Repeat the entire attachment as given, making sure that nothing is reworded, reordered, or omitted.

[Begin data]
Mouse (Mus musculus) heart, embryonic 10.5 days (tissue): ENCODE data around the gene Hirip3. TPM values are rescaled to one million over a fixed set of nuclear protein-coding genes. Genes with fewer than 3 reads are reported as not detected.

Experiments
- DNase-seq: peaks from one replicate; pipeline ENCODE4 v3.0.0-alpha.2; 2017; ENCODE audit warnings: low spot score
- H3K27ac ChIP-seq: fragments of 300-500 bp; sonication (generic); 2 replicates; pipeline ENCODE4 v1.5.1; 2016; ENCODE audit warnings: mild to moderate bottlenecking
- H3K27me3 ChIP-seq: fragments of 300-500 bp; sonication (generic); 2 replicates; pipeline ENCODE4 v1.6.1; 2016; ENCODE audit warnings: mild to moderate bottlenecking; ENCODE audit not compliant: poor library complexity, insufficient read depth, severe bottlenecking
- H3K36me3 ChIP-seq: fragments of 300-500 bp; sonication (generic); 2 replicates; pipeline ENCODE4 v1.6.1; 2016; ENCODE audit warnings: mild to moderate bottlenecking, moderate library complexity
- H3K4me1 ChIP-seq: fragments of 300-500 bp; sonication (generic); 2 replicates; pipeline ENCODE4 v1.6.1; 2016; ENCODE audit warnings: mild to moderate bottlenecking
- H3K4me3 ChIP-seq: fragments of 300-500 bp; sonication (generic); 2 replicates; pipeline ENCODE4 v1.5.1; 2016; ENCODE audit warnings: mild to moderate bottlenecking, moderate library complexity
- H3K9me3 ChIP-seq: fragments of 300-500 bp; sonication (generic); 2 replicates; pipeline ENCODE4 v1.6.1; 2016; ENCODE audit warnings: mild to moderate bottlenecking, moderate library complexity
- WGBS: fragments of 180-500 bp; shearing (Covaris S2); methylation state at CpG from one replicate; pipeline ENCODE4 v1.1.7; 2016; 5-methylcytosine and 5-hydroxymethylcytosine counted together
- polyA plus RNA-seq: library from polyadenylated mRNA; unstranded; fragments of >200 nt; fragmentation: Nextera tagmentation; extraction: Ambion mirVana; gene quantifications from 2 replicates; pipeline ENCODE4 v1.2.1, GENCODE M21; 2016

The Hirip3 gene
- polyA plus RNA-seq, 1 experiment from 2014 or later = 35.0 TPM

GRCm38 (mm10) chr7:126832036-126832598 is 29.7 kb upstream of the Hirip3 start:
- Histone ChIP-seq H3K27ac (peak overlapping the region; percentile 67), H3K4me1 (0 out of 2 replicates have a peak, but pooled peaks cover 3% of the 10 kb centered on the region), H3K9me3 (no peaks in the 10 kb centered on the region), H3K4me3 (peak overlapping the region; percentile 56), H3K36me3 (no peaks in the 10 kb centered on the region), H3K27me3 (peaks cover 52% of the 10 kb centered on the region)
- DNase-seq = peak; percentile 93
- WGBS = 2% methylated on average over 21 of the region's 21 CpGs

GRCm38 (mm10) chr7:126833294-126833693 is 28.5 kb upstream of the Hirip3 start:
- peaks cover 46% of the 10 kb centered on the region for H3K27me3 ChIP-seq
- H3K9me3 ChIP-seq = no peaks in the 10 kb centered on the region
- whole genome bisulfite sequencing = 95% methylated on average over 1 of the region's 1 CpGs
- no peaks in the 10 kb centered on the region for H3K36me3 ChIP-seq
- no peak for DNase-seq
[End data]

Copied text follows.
Mouse (Mus musculus) heart, embryonic 10.5 days (tissue): ENCODE data around the gene Hirip3. TPM values are rescaled to one million over a fixed set of nuclear protein-coding genes. Genes with fewer than 3 reads are reported as not detected.

Experiments
- DNase-seq: peaks from one replicate; pipeline ENCODE4 v3.0.0-alpha.2; 2017; ENCODE audit warnings: low spot score
- H3K27ac ChIP-seq: fragments of 300-500 bp; sonication (generic); 2 replicates; pipeline ENCODE4 v1.5.1; 2016; ENCODE audit warnings: mild to moderate bottlenecking
- H3K27me3 ChIP-seq: fragments of 300-500 bp; sonication (generic); 2 replicates; pipeline ENCODE4 v1.6.1; 2016; ENCODE audit warnings: mild to moderate bottlenecking; ENCODE audit not compliant: poor library complexity, insufficient read depth, severe bottlenecking
- H3K36me3 ChIP-seq: fragments of 300-500 bp; sonication (generic); 2 replicates; pipeline ENCODE4 v1.6.1; 2016; ENCODE audit warnings: mild to moderate bottlenecking, moderate library complexity
- H3K4me1 ChIP-seq: fragments of 300-500 bp; sonication (generic); 2 replicates; pipeline ENCODE4 v1.6.1; 2016; ENCODE audit warnings: mild to moderate bottlenecking
- H3K4me3 ChIP-seq: fragments of 300-500 bp; sonication (generic); 2 replicates; pipeline ENCODE4 v1.5.1; 2016; ENCODE audit warnings: mild to moderate bottlenecking, moderate library complexity
- H3K9me3 ChIP-seq: fragments of 300-500 bp; sonication (generic); 2 replicates; pipeline ENCODE4 v1.6.1; 2016; ENCODE audit warnings: mild to moderate bottlenecking, moderate library complexity
- WGBS: fragments of 180-500 bp; shearing (Covaris S2); methylation state at CpG from one replicate; pipeline ENCODE4 v1.1.7; 2016; 5-methylcytosine and 5-hydroxymethylcytosine counted together
- polyA plus RNA-seq: library from polyadenylated mRNA; unstranded; fragments of >200 nt; fragmentation: Nextera tagmentation; extraction: Ambion mirVana; gene quantifications from 2 replicates; pipeline ENCODE4 v1.2.1, GENCODE M21; 2016

The Hirip3 gene
- polyA plus RNA-seq, 1 experiment from 2014 or later = 35.0 TPM

GRCm38 (mm10) chr7:126832036-126832598 is 29.7 kb upstream of the Hirip3 start:
- Histone ChIP-seq H3K27ac (peak overlapping the region; percentile 67), H3K4me1 (0 out of 2 replicates have a peak, but pooled peaks cover 3% of the 10 kb centered on the region), H3K9me3 (no peaks in the 10 kb centered on the region), H3K4me3 (peak overlapping the region; percentile 56), H3K36me3 (no peaks in the 10 kb centered on the region), H3K27me3 (peaks cover 52% of the 10 kb centered on the region)
- DNase-seq = peak; percentile 93
- WGBS = 2% methylated on average over 21 of the region's 21 CpGs

GRCm38 (mm10) chr7:126833294-126833693 is 28.5 kb upstream of the Hirip3 start:
- peaks cover 46% of the 10 kb centered on the region for H3K27me3 ChIP-seq
- H3K9me3 ChIP-seq = no peaks in the 10 kb centered on the region
- whole genome bisulfite sequencing = 95% methylated on average over 1 of the region's 1 CpGs
- no peaks in the 10 kb centered on the region for H3K36me3 ChIP-seq
- no peak for DNase-seq